The Quad-City Food Forest is a growing community in every sense. Located in the west end of Davenport in the Garden Addition neighborhood, the organization provides community members with the opportunity to learn about and participate in gardening while connecting with each other and the Earth.
According to the group’s vice president, Ali Domino, of East Moline, a food forest is a “gardening technique or land-management system which mimics a woodland ecosystem by substituting edible trees, shrubs, perennials and annuals.”
Domino says the group uses a seven-layer guild system that is meant to be self-sufficient. A guild is a group of plants that help each other flourish when planted together.
The guild system has root, mushroom and shallow-rooted foods at the base of the garden, followed by vining varieties, ground covers and herbs. Then, there is a flowering- and fruiting-shrub layer, and a low-tree layer. Full-grown fruit and nut trees provide the final layers. All of these layers work together to help sustain each other.
The garden works much like the organization itself.
Domino says the group is a unified collection of volunteers who have come together to build a culture of health through producing nutritional, organic food that is free of genetically modified organisms.
“We start them from seed and cuttings, and never use pesticides or herbicides on the plants. Throughout the year, we are dedicated to researching and implementing sustainable horticulture practices. When you come to the QCFF to plant with us, you are joining a support system of people who care about each other, communal food systems and environmental stewardship,” says Domino.
The food forest began during the summer of 2014 on nine acres of land donated by the city of Davenport. Chris Rice led the charge, and although he has since stepped down from his leadership role with thr organization, he continues to donate plants and trees that he grows for the spring sales at the Freight House Farmers Market.
Five of the nine acres are currently planted, and the group is pursuing an additional acre near the site.
The group focuses on native plants, especially trees and bushes such as pawpaw, hickories, hazelnuts, walnuts, gooseberries, pecans, blueberries, blackberries, raspberries and more. The garden also boasts other produce including tomatoes, lettuce, potatoes, strawberries and more.
The garden is maintained by volunteers, and its bounty is available to the community for free.
“We have volunteers in the community garden every Saturday morning at 10 a.m., starting the first weekend in May. Volunteers take food home on a weekly basis, and anything that is left over, we will take to several local shelters and food pantries,” says Conza Borders, of Moline, food forest president.
“Anyone is welcome to Forest Care days to learn how tend the self-replicating, regenerative systems,” she said. Forest Care days started at the end of April and will continue every other Sunday through the summer.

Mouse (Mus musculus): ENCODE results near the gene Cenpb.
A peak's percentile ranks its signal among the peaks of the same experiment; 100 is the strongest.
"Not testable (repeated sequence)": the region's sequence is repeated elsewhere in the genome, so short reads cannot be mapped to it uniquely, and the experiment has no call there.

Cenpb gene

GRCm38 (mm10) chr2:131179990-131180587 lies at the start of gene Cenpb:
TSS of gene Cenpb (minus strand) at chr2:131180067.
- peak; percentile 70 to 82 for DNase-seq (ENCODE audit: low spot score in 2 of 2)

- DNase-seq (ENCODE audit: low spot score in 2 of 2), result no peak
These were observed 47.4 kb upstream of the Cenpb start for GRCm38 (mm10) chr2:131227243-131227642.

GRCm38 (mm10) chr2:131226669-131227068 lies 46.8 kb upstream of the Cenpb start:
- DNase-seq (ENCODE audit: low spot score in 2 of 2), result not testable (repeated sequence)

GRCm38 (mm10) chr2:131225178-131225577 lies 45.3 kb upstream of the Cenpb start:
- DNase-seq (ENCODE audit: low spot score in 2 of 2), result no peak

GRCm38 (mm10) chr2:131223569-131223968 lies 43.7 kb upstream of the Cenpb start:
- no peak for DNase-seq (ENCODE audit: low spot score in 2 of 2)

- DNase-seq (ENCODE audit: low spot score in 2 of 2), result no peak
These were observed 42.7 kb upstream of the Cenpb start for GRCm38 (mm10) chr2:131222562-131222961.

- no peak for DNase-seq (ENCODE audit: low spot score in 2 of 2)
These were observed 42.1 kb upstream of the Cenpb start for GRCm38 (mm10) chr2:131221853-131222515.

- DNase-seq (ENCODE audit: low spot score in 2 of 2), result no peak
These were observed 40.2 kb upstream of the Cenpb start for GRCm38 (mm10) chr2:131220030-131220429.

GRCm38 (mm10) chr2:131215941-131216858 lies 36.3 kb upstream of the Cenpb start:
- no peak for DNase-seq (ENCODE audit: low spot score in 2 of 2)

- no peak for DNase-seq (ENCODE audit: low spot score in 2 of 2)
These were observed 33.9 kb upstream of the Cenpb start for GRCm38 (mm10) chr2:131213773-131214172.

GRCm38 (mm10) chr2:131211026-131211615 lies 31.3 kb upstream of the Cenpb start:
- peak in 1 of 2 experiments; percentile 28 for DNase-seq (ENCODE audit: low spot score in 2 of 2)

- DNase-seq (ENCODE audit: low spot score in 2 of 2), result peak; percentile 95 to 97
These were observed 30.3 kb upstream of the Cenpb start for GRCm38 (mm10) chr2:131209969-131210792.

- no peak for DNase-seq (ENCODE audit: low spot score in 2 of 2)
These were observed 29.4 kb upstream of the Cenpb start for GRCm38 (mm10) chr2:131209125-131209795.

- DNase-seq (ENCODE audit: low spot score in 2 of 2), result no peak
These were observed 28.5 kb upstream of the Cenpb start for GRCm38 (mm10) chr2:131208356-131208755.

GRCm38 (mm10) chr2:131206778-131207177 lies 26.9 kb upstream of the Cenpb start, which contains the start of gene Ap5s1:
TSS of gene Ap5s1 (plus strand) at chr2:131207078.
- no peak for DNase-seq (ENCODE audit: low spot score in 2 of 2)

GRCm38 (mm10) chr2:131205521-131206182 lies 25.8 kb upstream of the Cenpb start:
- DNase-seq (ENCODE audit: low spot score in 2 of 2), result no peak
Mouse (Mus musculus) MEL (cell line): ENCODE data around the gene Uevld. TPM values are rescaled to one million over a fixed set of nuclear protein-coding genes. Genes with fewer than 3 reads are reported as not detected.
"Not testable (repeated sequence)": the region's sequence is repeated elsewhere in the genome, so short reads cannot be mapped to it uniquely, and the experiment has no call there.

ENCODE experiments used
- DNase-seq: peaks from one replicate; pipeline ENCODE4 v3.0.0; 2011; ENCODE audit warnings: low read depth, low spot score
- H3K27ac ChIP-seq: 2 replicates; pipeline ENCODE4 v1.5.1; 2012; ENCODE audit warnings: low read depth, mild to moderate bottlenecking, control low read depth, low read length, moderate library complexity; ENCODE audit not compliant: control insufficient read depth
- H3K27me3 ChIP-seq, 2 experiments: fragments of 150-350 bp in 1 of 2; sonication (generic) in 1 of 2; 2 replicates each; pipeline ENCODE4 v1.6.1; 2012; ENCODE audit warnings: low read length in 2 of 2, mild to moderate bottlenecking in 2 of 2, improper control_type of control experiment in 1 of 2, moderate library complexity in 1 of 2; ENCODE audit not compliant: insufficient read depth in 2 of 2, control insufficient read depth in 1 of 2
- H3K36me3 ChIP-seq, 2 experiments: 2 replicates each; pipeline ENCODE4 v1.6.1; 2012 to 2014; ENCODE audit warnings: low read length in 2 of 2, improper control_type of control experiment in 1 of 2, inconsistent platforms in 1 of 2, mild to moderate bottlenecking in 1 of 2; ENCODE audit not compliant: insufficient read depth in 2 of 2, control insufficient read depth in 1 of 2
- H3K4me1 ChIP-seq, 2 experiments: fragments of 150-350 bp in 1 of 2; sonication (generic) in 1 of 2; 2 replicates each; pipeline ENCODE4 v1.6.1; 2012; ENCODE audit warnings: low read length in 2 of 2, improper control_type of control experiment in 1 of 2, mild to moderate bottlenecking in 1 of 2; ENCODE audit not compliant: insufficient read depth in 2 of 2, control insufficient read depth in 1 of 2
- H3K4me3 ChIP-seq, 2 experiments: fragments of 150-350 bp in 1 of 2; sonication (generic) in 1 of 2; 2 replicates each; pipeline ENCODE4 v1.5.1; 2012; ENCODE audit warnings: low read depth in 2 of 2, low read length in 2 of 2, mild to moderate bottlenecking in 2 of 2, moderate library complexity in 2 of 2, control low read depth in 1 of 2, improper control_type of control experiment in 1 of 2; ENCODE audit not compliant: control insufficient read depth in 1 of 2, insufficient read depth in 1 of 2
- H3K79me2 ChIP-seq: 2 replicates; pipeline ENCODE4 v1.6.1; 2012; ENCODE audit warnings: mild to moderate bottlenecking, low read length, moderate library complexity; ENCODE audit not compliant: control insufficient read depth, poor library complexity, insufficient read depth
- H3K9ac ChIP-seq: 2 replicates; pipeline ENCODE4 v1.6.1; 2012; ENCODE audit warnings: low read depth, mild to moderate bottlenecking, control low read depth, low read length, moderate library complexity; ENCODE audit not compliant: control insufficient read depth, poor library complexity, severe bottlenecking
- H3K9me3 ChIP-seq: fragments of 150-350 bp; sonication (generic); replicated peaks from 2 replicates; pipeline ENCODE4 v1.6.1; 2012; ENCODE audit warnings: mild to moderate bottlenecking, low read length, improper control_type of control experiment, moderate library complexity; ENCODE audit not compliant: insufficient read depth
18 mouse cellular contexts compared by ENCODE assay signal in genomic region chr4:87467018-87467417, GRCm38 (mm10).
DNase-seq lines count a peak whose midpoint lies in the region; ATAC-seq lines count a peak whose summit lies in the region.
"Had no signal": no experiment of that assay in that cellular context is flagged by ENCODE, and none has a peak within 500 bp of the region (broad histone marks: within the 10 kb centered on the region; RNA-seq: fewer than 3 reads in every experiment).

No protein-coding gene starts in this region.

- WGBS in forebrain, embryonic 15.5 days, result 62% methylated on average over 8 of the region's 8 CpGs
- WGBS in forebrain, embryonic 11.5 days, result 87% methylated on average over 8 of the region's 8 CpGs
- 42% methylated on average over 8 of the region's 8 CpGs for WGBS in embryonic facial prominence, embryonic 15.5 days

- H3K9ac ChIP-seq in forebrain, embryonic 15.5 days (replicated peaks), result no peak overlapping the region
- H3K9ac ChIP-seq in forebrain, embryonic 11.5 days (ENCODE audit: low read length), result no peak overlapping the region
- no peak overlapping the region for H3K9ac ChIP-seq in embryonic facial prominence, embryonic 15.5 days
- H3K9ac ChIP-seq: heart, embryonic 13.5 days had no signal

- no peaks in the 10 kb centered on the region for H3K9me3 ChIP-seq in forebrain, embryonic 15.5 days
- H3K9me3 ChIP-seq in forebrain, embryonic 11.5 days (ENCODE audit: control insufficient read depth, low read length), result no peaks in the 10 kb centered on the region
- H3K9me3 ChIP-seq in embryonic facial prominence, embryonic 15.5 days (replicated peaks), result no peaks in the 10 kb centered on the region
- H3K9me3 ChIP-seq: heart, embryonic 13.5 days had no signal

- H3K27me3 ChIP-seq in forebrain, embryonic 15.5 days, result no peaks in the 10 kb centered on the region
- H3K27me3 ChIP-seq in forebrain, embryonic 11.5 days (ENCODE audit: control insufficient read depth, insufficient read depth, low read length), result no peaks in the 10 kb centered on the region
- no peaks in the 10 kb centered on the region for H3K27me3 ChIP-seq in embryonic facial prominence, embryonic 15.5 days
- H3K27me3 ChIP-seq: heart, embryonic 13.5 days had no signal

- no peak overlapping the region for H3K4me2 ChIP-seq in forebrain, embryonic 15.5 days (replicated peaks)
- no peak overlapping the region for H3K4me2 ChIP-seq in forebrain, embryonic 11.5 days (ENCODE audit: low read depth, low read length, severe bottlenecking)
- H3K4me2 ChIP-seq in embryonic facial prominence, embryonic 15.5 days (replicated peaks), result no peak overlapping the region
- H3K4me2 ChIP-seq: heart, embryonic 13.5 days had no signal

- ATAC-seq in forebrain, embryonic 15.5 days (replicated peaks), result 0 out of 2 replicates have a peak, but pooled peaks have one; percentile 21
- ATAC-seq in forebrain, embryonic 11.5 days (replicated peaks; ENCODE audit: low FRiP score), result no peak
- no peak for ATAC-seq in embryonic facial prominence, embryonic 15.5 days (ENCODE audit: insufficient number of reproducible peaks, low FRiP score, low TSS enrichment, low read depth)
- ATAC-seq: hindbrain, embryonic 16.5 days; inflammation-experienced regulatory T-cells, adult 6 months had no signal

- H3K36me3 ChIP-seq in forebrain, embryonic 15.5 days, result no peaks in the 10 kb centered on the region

Other educational opportunities include recently added workshops on the last Saturday of the month.
For those who want to commune with nature in another way, Yoga in the Gardens is offered from 2 to 3 p.m. every Sunday from May through September.
“Leah (Tatro), our community outreach director, leads these all-ages classes in fair weather, and the class tends to the community garden afterwards and is welcome to take home produce,” Domino says.
Although the organization has only been in operation for a few years, members already have reaped many rewards.
“The quantity of food is abundant. It is great to hand over food to someone that was not expecting it, but was in need. Kids who generally dislike to unplug have no trouble connecting and discovering,” Borders says. “The sense of accomplishment that comes along with this level of teamwork is very inspiring.”
Domino says the group constantly works to spread the word about their group and mission.
“So many volunteers have been dedicated to the QCFF mission over the past four years, and yet we meet people all the time who have not heard of us,” she says. “Through our partnerships, such as the Mississippi Valley Blues Society coordinating over 200 volunteers for the Blues Fest, we appreciate all opportunities to share our organization’s goals and commitments with the community.”
Even though it is a young organization, the group is quickly growing.
“In 2017, we accomplished so many goals. We expanded the vegetable garden for more production (and) had a public video shoot featuring volunteers, tree plantings, garden harvesting and a harvest table,” Domino says.
The food forest will continue its fundraising efforts by selling vegetable starts at the Freight House Farmers Market on the first Sunday of each month.